Why smaller businesses need to smile more
Category: Blog & News
Consumers expect more warmth from small companies, and will punish you if you don’t deliver, new research has found.
How company size changes expectations
Do consumers have different expectations of how they’ll be treated by a business according to its size? Yes.
In a forthcoming paper, researchers Yang and Aggarwal (2018) investigated how “perceptions of a company’s relative size influences perceptions of its power which in turn drives consumers’ expectations and subsequent preferences”.
Their guess was that small companies would be expected by customers to be warm and friendly, whereas larger firms would not be held to the same standard.
Why? It all has to do with power. Small companies are perceived to have lower power and, as a result, assumed to be more reliant on nurturing customer relationships in order to prosper. That leads customers to expect them to exhibit a higher level of “communion behaviours” (i.e. caring for the needs of individuals). Larger firms, on the other hand, have higher power and can operate with less consideration of their customers.
Customers punish smaller companies more for not being friendly
In the first of five studies, the researchers compared three years worth of Yelp ratings for coffee chain Peet’s Coffee & Tea across two markets, one where the café chain was perceived as a small operator (Boston) and one where it was a larger player (San Francisco). Cross-referencing the star ratings and comments, they found that those customers who mentioned negative communion behaviours (e.g. cold, unfriendly, dishonest) were more likely to rate the business lower if it was small. Those same behaviours did not impact larger firms to the same extent.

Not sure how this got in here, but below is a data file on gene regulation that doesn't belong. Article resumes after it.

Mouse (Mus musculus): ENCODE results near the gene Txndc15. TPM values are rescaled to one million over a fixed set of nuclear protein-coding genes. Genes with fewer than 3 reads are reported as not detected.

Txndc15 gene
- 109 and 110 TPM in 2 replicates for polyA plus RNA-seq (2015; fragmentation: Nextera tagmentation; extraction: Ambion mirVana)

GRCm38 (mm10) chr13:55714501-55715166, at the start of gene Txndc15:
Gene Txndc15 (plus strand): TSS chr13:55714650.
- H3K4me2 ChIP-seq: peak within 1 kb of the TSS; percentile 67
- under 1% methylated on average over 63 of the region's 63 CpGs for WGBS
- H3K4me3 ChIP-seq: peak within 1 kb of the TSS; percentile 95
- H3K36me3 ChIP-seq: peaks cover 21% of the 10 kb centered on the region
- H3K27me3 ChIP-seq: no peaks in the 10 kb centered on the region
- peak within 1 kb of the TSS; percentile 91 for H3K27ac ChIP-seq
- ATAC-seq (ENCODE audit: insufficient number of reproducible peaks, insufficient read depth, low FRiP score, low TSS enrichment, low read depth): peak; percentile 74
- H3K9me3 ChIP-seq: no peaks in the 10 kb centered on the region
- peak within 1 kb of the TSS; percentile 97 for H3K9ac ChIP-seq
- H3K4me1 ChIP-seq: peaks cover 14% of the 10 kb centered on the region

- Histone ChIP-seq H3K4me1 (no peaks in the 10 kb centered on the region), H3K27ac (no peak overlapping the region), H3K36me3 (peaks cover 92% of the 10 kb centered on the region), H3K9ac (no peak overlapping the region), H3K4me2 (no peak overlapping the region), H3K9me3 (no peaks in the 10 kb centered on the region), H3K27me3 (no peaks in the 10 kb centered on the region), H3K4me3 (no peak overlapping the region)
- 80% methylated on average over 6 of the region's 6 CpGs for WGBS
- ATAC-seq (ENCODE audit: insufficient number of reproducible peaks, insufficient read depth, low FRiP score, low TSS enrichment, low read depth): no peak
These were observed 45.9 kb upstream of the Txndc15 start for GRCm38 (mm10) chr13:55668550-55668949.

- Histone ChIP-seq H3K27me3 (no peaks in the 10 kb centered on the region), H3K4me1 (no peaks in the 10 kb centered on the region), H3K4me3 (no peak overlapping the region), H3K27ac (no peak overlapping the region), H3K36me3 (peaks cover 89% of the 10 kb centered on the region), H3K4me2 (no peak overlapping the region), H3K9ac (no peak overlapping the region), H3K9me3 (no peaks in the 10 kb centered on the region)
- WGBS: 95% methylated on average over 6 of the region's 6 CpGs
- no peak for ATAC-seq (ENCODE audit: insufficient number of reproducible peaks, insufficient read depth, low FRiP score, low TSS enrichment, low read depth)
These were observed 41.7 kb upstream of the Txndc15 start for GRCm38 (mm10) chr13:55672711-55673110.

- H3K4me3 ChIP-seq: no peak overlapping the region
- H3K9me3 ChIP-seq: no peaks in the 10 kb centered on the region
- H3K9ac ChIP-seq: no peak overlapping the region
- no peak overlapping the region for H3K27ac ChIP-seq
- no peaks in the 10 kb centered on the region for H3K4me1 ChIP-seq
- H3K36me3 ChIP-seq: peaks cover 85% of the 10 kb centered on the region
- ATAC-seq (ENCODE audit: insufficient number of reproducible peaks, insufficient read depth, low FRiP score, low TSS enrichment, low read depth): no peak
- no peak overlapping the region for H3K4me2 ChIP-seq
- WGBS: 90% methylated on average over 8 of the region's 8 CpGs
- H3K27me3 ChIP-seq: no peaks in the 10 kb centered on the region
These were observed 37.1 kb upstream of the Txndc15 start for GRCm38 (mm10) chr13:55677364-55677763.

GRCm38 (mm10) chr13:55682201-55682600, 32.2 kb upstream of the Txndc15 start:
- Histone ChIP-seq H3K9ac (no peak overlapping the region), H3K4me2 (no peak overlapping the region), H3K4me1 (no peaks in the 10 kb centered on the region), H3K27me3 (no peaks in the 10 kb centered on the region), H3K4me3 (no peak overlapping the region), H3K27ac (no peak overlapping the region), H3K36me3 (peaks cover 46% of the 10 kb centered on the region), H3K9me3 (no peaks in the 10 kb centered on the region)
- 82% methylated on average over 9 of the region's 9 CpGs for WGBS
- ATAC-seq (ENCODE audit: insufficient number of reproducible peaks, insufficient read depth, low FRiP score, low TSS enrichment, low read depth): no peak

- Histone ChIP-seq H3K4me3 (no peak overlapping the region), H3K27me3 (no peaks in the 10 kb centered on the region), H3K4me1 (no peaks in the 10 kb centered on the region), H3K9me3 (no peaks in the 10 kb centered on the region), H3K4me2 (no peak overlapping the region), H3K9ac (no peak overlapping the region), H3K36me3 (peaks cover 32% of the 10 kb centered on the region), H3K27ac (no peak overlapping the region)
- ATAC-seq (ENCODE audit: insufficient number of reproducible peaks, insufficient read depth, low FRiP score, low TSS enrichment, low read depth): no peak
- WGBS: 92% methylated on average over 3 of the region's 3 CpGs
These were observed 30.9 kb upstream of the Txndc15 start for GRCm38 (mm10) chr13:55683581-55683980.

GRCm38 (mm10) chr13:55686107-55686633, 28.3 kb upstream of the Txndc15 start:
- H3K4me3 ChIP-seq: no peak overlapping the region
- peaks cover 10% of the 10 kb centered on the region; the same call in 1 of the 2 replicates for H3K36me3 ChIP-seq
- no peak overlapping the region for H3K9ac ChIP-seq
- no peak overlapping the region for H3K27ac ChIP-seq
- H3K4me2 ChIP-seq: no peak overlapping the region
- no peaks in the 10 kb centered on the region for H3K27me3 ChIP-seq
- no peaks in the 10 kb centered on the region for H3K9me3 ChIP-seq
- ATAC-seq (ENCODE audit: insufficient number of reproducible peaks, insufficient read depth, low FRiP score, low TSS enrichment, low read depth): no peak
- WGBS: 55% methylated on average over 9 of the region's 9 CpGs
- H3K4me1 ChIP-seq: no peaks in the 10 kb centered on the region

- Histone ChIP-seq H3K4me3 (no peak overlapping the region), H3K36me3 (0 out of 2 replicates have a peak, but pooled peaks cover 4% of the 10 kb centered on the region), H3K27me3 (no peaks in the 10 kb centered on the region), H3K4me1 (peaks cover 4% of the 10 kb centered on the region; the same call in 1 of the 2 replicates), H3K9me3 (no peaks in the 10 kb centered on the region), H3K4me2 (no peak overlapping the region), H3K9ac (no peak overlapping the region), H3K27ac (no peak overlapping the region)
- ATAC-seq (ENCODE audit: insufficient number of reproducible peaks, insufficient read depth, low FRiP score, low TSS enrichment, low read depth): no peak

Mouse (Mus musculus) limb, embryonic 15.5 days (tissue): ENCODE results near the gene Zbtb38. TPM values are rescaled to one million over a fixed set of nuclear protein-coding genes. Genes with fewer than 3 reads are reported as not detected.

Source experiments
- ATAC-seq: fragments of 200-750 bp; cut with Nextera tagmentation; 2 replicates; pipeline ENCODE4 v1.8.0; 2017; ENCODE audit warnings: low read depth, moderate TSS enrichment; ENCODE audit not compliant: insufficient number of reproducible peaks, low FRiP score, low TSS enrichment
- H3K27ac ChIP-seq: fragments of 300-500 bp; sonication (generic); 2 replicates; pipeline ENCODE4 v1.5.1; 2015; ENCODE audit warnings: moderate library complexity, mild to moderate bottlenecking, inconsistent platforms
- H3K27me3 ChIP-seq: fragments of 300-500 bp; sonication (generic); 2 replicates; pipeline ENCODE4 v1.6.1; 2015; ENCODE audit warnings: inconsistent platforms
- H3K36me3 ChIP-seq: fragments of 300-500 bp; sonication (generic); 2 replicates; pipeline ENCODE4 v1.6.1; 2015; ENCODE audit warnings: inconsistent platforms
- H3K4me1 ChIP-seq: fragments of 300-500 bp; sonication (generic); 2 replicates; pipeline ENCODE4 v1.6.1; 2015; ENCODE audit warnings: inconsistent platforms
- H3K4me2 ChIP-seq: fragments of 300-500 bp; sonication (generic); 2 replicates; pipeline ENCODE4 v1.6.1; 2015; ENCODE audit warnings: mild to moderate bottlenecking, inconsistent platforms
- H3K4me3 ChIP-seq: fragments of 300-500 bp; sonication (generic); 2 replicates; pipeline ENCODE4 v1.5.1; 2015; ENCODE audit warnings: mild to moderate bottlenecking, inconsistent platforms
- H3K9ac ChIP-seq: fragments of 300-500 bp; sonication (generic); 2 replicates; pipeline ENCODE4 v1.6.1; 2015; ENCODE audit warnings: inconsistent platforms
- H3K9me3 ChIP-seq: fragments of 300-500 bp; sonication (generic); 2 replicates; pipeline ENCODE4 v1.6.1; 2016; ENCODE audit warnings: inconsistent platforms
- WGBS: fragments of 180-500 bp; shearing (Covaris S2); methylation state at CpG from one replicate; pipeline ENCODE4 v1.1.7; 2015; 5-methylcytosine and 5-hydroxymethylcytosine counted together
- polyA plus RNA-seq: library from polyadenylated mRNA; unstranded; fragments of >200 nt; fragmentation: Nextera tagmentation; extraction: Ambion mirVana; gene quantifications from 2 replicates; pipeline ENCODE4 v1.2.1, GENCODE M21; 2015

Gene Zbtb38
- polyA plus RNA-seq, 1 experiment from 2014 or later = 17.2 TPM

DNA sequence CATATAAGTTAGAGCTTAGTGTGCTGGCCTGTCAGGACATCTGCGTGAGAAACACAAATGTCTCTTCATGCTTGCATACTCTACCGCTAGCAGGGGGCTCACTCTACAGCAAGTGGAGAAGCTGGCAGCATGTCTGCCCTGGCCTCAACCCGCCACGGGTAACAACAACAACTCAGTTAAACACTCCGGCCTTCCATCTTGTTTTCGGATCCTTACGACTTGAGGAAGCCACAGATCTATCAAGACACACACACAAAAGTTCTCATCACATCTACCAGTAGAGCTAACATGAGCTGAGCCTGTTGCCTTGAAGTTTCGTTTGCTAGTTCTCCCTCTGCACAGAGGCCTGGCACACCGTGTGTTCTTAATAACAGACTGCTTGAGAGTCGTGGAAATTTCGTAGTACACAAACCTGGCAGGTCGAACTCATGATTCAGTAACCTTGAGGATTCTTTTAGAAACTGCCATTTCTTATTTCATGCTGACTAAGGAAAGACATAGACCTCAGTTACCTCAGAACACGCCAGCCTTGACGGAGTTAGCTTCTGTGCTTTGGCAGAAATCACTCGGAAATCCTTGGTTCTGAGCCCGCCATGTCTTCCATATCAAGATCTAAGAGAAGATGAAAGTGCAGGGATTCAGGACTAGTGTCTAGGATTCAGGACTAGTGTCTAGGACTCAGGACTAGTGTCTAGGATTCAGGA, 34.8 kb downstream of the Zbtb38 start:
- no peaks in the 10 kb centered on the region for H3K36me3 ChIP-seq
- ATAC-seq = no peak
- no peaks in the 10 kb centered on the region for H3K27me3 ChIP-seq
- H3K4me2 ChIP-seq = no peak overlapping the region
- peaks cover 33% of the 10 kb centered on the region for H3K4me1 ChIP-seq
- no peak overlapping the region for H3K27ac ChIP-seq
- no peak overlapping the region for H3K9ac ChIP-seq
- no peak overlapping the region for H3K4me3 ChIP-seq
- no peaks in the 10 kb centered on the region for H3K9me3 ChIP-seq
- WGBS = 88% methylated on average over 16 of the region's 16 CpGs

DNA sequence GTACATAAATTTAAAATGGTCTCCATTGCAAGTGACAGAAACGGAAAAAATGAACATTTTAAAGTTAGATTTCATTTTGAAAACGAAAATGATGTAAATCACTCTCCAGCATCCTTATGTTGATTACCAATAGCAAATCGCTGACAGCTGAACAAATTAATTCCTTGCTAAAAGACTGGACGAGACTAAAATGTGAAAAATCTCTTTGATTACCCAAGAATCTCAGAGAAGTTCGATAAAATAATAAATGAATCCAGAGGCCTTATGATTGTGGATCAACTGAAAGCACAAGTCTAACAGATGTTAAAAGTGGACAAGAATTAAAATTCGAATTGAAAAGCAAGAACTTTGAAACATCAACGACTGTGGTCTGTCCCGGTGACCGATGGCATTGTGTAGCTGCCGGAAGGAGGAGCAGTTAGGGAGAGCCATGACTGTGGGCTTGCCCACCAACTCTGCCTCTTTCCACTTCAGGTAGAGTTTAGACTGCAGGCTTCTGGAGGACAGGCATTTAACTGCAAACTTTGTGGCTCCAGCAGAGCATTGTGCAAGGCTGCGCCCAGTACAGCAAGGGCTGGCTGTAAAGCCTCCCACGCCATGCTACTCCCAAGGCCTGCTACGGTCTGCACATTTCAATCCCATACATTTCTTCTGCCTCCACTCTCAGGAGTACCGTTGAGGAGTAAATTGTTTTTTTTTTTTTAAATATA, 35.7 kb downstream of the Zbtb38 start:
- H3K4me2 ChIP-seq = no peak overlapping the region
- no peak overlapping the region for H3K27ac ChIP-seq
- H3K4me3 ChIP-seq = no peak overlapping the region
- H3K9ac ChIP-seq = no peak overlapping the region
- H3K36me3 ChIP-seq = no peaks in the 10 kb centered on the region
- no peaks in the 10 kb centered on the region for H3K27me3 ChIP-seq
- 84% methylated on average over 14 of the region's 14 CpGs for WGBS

In another study, participants were asked to evaluate a fictitious online retailer, PawStop after reading a company bio along with some customer ratings of friendliness, sincerity and helpfulness.
Those participants who were lead to believe PawStop was a small company and read low communion comments were more likely to evaluate the company much lower than those who thought PawStop was larger.
A further study, this time looking at chocolate, found low communion ratings also reduced purchase intention for small, not large, businesses.
What about other attributes like effectiveness, competence and organisation? The researchers found there was no difference in customer expectations across small or large companies. In other words, being an effective small business isn’t sufficient – you also have to be nice.
Where does that leave small business?
Where does that leave you if you are a small business? In the words of the researchers, “We find that while being perceived as low in power leads consumers to believe small companies possess higher levels of communion, this also makes them especially vulnerable to consumer backlash when they violate consumers’ expectations by exhibiting low communion.” So while there’s not much you can do about your size, you can prioritise how you serve your customers. They clearly have high expectations of you.
This article also appeared in Smartcompany.
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